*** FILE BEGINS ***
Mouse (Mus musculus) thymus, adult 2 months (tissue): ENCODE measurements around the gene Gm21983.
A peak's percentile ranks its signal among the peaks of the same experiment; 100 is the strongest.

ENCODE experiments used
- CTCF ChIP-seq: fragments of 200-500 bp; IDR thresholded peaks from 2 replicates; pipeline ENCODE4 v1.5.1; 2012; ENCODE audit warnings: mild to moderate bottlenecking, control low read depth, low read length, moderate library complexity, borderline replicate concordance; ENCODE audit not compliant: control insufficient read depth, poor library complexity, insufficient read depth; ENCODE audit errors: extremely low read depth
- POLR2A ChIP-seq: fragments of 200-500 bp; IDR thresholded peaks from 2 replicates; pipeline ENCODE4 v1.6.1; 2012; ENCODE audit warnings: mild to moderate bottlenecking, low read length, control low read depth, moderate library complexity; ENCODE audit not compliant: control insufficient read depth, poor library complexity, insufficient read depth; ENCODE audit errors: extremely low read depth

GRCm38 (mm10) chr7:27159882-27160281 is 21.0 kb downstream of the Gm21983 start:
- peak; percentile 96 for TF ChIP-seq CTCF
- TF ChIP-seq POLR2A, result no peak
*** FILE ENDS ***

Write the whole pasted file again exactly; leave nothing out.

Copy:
Mouse (Mus musculus) thymus, adult 2 months (tissue): ENCODE measurements around the gene Gm21983.
A peak's percentile ranks its signal among the peaks of the same experiment; 100 is the strongest.

ENCODE experiments used
- CTCF ChIP-seq: fragments of 200-500 bp; IDR thresholded peaks from 2 replicates; pipeline ENCODE4 v1.5.1; 2012; ENCODE audit warnings: mild to moderate bottlenecking, control low read depth, low read length, moderate library complexity, borderline replicate concordance; ENCODE audit not compliant: control insufficient read depth, poor library complexity, insufficient read depth; ENCODE audit errors: extremely low read depth
- POLR2A ChIP-seq: fragments of 200-500 bp; IDR thresholded peaks from 2 replicates; pipeline ENCODE4 v1.6.1; 2012; ENCODE audit warnings: mild to moderate bottlenecking, low read length, control low read depth, moderate library complexity; ENCODE audit not compliant: control insufficient read depth, poor library complexity, insufficient read depth; ENCODE audit errors: extremely low read depth

GRCm38 (mm10) chr7:27159882-27160281 is 21.0 kb downstream of the Gm21983 start:
- peak; percentile 96 for TF ChIP-seq CTCF
- TF ChIP-seq POLR2A, result no peak